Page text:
Rent-collecting, especially in poor neighbourhoods, is work in which women have achieved remarkable success. There are several women engaged as rent-collectors to good class properties, but it cannot be said that in this sphere a woman possesses any special advantages over a man, and such appointments are, therefore, not very easy to obtain unless she is-personally known to the manager or owner of the property.
There is, however, another side to the profession. It appeals not only to the woman who is anxious to earn her own living - and there are opportunities in it of making a fair income - but to those who wish to employ their talents for brightening the lives of the poor. It is a philanthropic work, as truly so as any undertaken under the auspices of religious and charitable bodies, and it offers even more opportunities of alleviating the wretchedness around us than falls to the lot of most charitable workers.
The pioneer of the movement was Miss Octavia Hill, who, over forty years ago, showed how much a woman could do to reform some of the vilest dens in our large towns. The Good Influence of Women
Streets of houses where the inhabitants lived more like wild beasts than human beings were turned, through the efforts of herself and her followers, into decent and respectable dwellings.
Many property owners, who were not particularly interested in the philanthropic aspect of the work, were quick to see the commercial advantages of employing a woman as estate manager. It greatly improved their property and turned risky investments into sound paying ones. Where a man might just get in the rents, where-ever it was possible to extort them, the woman, inspired by the spirit of Miss Hill and her helpers, devoted herself to bettering the condition of the tenants by making them live decently, and thus raising the whole tone of the tenements or houses in her charge.
Women are born housekeepers, and herein lies one great secret of their success in this work.
The Power of Sympathy and Tact
The woman estate manager first gets hold of the wife, instructing her in elementary, but often to her very novel, ideas of cleanliness, and of how to make her home comfortable. She can teach her, too, how best to eke out her scanty means and get the most for her money. Having the absolute control of the property, she can do much for tenants who show any disposition to follow her advice, putting bright papers on the walls, whitewashing ceilings, etc.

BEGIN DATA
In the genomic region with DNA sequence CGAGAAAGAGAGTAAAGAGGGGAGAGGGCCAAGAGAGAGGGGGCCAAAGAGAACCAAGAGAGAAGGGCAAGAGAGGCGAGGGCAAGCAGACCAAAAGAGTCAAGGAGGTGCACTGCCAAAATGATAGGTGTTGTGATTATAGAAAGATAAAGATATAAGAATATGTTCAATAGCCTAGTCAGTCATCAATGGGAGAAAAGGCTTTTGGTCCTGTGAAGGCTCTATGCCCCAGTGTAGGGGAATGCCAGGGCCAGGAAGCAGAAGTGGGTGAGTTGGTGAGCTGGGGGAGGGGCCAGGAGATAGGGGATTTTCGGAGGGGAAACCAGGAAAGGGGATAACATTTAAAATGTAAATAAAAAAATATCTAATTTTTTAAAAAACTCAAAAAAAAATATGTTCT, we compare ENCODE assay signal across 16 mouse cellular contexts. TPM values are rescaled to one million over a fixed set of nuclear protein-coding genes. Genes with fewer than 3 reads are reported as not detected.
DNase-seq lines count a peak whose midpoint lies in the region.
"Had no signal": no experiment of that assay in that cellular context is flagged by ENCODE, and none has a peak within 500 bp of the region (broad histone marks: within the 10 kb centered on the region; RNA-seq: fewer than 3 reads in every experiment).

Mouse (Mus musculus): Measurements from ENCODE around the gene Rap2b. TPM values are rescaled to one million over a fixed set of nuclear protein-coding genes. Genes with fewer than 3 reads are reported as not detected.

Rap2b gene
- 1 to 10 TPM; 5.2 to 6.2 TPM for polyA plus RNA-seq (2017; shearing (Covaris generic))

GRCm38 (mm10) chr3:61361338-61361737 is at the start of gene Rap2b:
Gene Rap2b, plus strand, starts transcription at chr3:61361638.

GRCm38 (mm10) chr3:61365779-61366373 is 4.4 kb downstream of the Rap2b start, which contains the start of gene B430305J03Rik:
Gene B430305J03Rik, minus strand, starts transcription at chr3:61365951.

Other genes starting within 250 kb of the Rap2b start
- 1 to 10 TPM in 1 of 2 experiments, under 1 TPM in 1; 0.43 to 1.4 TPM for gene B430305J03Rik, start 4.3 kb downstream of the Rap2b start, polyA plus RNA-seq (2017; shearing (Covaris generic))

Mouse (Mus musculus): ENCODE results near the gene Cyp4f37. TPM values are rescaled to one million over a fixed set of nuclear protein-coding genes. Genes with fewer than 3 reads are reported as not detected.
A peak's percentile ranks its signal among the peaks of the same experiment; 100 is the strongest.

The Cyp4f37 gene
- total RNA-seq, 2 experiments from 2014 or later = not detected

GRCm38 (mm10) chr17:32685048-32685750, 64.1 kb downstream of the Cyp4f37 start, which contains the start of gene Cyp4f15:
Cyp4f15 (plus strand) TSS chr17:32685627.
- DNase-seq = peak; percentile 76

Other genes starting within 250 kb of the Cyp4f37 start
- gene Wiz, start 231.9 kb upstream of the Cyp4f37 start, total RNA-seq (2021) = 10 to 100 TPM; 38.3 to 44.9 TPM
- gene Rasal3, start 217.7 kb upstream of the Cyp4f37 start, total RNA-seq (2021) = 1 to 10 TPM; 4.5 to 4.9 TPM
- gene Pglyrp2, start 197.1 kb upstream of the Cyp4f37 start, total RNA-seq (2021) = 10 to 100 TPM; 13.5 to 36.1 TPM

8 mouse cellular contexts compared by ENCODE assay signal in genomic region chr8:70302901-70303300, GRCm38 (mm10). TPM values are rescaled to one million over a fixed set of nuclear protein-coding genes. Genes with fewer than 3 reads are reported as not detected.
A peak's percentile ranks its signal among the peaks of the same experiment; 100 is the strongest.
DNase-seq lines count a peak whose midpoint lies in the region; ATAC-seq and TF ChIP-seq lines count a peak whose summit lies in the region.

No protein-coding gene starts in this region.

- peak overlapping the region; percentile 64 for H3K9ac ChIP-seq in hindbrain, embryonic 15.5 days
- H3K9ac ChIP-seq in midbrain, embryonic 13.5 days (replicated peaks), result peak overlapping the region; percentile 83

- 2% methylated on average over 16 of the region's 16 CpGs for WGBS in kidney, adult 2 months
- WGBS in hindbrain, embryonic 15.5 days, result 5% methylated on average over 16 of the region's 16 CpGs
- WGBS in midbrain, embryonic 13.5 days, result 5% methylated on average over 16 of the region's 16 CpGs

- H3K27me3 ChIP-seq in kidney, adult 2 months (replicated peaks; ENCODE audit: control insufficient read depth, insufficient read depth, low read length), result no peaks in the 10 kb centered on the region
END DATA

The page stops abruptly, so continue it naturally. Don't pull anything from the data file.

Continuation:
Very often the fault lies with the husband, who, if a drunkard, spends most of his earnings in the public-house, and who employs his spare time in breaking up everything in his home, including the doors and windows, and unmercifully ill-treating his wife and children. . She can talk to him in a way that no man could, or would dare to do. She can appeal to his better feelings and often persuade him to abandon his evil courses. Sympathy and tact can do much, especially when there is power behind them.
It may be wondered how it is possible for a woman to enter the homes of these people, but it must be remembered that she is master of the situation. She wields all the power of the landlord. She can turn out any tenant who defies her, and this power makes her respected and feared. The ordinary district visitor has a far more hopeless task; her visits are often resented, and only tolerated from the fact that a certain amount of soup and coals are in her gift. The poor are apt to look askance at religion and religious workers. But the woman estate manager is a despot whose will cannot be disputed, and she can exercise her power for the good of her subjects in a way which is not open to any other worker for the poor.
Although the work was originally begun in London, it soon spread to other large towns, and now opportunities for the employment of women as managers and collectors are constantly increasing, as management on these lines is being adopted in many new places, especially in the large towns of the North and West of England. It is spreading, too, to the smaller towns, and even country villages, where the condition of the people is often quite as degraded as in many town slums.
The best way for a girl to obtain a practical knowledge of the profession is to obtain work under a woman estate manager as a collector. Most women now engaged would be only too glad to train capable assistants, and one can easily get into touch with them by applying to one of the societies for promoting the employment of gentlewomen.
When trained, an assistant can expect a salary of from 30 to 80 a year, and if she obtains the management of an estate, she will receive a commission of from 4 per cent. to 6 per cent, on the gross rental.